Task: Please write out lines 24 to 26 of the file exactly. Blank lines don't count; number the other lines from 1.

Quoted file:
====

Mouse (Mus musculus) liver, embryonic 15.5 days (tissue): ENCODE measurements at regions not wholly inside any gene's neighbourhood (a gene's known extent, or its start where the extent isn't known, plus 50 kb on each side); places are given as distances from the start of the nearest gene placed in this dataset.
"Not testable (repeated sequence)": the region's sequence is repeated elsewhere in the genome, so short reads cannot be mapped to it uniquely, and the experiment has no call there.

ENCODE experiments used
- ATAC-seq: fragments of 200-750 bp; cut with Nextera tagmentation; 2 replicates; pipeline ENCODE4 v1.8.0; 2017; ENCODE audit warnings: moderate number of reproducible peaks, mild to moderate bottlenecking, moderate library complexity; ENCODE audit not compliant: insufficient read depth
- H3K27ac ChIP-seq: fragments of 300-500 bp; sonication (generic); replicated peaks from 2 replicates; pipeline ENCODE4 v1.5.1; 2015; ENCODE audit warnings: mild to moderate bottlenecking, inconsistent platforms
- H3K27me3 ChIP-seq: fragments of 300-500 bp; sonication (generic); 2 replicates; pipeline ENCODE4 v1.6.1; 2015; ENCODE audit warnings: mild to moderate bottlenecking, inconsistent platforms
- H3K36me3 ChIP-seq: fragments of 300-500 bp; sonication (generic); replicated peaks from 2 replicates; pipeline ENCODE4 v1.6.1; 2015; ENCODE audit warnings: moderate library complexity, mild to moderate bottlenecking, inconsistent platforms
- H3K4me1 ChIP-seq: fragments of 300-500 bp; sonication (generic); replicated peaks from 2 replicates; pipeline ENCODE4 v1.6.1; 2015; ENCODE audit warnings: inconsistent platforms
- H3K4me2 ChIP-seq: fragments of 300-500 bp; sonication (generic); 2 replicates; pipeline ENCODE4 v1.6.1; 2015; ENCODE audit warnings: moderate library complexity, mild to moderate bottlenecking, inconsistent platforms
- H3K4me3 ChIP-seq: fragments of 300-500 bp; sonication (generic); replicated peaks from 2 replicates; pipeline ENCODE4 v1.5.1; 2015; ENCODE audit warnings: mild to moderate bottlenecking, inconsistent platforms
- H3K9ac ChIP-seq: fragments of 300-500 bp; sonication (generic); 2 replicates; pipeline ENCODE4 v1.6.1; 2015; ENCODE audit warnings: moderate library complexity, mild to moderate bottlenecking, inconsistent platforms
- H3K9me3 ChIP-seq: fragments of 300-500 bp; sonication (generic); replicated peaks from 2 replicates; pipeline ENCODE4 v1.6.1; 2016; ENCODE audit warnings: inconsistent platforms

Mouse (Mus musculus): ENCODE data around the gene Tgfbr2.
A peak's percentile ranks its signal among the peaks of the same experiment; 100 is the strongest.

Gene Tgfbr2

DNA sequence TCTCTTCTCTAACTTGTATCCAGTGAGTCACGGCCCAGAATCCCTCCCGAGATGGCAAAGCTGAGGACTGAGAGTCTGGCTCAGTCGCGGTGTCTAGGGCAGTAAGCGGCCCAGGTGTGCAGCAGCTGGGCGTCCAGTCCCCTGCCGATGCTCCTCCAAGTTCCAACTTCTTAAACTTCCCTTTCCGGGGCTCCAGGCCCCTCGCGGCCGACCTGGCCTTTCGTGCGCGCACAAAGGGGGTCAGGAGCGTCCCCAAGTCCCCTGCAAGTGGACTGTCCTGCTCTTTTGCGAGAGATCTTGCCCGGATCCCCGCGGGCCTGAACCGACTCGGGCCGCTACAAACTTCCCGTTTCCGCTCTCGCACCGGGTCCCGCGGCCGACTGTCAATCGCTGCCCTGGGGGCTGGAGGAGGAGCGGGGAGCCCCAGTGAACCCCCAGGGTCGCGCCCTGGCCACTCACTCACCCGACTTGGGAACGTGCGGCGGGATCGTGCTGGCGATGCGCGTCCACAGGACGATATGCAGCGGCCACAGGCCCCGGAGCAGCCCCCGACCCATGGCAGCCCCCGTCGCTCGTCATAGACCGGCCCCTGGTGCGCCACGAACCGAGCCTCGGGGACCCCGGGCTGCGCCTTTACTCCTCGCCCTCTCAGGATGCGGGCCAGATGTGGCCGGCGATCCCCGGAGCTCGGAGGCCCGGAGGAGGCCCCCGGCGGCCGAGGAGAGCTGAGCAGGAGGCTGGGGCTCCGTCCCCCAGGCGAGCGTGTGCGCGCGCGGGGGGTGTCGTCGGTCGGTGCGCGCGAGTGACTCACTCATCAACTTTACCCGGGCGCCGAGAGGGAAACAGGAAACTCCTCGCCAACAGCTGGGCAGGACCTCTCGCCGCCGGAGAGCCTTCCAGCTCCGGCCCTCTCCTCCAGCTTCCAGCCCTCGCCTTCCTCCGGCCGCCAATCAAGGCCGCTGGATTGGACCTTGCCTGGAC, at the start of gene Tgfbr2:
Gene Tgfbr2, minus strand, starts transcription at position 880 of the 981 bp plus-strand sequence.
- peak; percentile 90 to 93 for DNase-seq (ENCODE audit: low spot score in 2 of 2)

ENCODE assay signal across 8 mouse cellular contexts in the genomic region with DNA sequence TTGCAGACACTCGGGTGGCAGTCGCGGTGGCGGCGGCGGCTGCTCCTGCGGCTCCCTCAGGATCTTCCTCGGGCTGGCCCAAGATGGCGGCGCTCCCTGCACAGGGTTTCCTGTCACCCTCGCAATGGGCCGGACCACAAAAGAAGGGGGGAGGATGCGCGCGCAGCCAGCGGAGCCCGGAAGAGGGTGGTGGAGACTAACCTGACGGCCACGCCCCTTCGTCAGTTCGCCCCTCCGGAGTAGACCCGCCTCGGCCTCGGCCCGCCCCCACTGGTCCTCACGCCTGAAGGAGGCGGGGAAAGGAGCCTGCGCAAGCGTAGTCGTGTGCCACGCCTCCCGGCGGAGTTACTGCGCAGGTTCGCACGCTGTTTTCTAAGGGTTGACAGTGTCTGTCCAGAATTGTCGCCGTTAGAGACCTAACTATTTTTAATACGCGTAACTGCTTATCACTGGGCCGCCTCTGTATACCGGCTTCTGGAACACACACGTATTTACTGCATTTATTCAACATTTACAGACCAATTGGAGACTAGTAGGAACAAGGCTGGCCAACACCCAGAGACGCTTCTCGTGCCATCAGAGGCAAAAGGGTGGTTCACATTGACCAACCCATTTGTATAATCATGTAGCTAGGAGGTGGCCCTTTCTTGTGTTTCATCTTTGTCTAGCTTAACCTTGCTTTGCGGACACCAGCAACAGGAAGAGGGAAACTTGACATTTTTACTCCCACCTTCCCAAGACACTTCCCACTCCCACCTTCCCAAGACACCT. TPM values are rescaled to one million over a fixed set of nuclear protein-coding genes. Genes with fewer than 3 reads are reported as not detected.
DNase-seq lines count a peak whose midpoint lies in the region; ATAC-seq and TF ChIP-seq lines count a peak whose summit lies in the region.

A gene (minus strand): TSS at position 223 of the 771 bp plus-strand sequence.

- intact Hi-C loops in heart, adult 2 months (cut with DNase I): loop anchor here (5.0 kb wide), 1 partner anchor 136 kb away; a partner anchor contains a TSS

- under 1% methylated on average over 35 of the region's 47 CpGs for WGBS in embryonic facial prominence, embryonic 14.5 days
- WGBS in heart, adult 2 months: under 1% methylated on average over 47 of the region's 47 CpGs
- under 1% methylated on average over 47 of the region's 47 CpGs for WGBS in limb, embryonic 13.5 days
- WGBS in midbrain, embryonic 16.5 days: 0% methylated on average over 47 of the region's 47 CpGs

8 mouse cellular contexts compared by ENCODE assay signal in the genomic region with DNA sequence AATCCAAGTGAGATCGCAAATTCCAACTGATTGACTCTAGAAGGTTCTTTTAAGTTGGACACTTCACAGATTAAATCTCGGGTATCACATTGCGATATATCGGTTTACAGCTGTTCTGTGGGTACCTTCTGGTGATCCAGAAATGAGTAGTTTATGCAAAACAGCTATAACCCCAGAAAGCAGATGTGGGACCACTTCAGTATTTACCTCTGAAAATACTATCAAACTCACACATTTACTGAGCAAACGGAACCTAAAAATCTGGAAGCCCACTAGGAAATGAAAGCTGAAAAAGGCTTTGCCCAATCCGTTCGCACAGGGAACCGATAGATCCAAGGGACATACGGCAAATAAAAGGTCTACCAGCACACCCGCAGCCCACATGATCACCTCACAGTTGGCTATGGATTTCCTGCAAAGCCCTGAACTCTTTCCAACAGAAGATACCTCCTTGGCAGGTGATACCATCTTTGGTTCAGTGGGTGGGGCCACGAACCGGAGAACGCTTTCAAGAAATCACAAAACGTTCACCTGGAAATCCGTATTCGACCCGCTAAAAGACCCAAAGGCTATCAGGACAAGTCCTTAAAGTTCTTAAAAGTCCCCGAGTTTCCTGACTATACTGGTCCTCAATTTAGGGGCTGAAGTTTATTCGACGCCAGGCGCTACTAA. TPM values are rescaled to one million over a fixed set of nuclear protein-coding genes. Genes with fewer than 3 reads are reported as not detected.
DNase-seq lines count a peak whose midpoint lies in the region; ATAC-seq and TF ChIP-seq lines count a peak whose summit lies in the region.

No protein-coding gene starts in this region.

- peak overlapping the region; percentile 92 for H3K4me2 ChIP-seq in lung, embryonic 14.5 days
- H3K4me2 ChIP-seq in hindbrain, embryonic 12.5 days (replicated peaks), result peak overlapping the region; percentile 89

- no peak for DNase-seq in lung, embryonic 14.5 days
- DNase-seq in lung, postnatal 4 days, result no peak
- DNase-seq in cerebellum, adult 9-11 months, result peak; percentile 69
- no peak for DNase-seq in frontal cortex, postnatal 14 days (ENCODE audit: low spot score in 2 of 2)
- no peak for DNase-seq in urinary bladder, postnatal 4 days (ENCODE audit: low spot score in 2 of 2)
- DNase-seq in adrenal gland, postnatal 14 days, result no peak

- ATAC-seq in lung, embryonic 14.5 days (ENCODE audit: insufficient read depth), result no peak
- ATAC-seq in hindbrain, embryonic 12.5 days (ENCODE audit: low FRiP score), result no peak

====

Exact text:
- WGBS in heart, adult 2 months: under 1% methylated on average over 47 of the region's 47 CpGs
- under 1% methylated on average over 47 of the region's 47 CpGs for WGBS in limb, embryonic 13.5 days
- WGBS in midbrain, embryonic 16.5 days: 0% methylated on average over 47 of the region's 47 CpGs